I’ve turned 62, though I feel like a kid most days. It’s hard not to notice that young people are leading the charge to protect the earth’s climate, and I’m trying to stay right with them. Here on the farm we are practicing regenerative agriculture. One of my learnings from years farming is that farming well, and then merging with the industrial food system, will not bring the environmental change we need.
To see how I got here, we’ve got to flash back to 1983.
My foray into lean beef raised without antibiotics or growth hormones was part preparation and part chance. The preparation was knowing the research of Dr. Stuart Levy, who suggested feeding antibiotics to animals would lead to resistant strains and, thus, was a public health concern.
The chance part of starting Laura’s Lean Beef had to do with being told I was a “Cowbelle,” and getting kicked off the bus at the National Cattlemen’s Association meeting in Denver in 1983. More on that story here.
Function In Disaster
It was at one of these meetings I learned about CBD from hemp, but the first product I tried, a CBD isolate, didn’t work. So, I wrote off CBD, focusing on hemp for grain and dark chocolate for healthy candy. Later that year, a fellow hemp producer told me about full-spectrum CBD and suggested a dosage, while another person forwarded me the National Institute of Health patent on CBD.
I tried CBD again, and it worked! My full-body pain from the horseback riding accident vanished, and my osteoarthritis was much improved. I knew Mt. Folly needed to grow this, and so we did.
Finish In Style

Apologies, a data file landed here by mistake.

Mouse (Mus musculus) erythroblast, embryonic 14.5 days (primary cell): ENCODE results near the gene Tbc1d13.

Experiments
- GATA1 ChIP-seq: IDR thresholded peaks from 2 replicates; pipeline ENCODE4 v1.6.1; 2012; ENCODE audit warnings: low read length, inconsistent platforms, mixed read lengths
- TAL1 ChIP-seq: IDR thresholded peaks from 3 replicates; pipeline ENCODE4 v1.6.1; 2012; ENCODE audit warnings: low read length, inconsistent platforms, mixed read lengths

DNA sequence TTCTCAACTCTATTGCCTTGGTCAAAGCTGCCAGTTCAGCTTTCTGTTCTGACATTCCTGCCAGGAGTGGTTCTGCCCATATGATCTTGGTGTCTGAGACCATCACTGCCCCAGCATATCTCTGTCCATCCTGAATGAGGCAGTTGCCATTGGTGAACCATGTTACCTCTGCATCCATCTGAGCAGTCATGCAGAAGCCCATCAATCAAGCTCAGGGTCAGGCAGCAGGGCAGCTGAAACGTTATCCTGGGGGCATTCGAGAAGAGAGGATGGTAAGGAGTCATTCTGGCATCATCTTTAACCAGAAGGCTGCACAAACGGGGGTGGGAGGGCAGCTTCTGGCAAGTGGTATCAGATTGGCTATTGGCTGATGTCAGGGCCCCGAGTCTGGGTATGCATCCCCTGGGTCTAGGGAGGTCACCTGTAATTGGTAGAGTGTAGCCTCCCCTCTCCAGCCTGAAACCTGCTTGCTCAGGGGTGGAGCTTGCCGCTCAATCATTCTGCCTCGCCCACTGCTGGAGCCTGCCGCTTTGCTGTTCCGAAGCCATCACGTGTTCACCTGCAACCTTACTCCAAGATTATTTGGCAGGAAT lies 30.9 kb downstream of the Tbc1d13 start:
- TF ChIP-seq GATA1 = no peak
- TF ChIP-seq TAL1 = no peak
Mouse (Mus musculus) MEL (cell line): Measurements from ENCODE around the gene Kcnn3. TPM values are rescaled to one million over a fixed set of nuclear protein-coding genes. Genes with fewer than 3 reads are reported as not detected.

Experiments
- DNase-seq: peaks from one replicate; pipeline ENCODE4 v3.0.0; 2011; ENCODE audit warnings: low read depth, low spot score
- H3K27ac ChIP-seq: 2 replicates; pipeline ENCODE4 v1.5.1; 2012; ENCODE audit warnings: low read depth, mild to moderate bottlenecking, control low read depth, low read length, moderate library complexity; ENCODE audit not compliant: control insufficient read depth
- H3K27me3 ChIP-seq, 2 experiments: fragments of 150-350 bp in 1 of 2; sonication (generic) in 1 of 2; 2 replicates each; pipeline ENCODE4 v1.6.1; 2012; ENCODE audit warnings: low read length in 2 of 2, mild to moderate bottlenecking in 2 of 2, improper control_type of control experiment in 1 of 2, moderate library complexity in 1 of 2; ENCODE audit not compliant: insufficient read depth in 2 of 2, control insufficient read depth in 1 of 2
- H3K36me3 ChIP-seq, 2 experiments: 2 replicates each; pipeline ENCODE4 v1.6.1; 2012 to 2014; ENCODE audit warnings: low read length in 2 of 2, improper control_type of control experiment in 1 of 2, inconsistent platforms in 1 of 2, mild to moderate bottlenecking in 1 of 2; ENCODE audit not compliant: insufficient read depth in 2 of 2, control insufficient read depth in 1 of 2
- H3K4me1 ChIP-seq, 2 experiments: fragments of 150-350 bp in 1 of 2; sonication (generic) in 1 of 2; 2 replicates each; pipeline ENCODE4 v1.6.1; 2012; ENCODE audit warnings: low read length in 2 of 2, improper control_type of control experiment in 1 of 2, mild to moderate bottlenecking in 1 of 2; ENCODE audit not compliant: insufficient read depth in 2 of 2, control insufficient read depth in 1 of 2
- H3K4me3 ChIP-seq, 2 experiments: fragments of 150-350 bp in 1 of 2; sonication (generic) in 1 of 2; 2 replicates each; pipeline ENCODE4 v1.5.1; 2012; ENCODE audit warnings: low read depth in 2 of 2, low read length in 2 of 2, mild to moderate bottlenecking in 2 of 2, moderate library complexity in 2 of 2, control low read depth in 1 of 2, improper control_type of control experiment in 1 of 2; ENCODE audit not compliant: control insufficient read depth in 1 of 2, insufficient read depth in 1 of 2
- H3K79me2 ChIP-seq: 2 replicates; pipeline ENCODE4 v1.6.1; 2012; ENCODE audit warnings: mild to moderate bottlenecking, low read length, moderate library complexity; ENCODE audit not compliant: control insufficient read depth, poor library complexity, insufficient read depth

Getting well gave me the gumption to start my last project: addressing climate change by developing a sustainable climate system.
Here is how it works:
1) We farm organically (which makes for superior CBD), and we farm regeneratively to to sequester carbon through year-round photosynthesis on crop land, building soil humus and stabilizing organic matter in crop soils. We rotate our cow herd through small, separate pastures, mimicking buffalo herds. We leave delicate timberland alone.
These practices can sequester large amounts of carbon, at low cost. Once we are confident that the practices are practical for other farmers, and have a good measurement of the carbon sequestered, I will promote this solution with everything I’ve got.
2) We are part of our regional economy, which, with reduced transportation and energy costs, along with good jobs, is part of the solution. Sequestering carbon on the farm, then attaching the farm to the industrial food system, won’t work. The farm is a fraction of the problem, and we seek to solve the whole. Laura’s Mercantile is a job creator, and we hire locally, from east Kentucky counties when possible.
We have restored a building in our bypassed small town of Winchester, turning it into Wildcat Willy’s Distillery and Farm-to-Table Restaurant. We are developing The Moonshine Trail for progress in east Kentucky and are midstream in refurbishing an 1880 building for the new Mercantile offices and two apartments.
3) We are active in building a community of learners. My husband thinks this means I work all the time and attend too many meetings, but it is more than that. Here in Kentucky, in one of the toughest regions in which to address the climate crisis, we are finding solutions. We want to tell our story, warts and all.
Every obstacle, every solution, brings more questions. We need a community to develop a system which works to solve the climate crisis while working for our community.
Whether you are a customer, a visitor, a correspondent, or a friend — and I hope all four! — thank you for your interest in this story. Please join us. We are succeeding because we are Hemp Powered!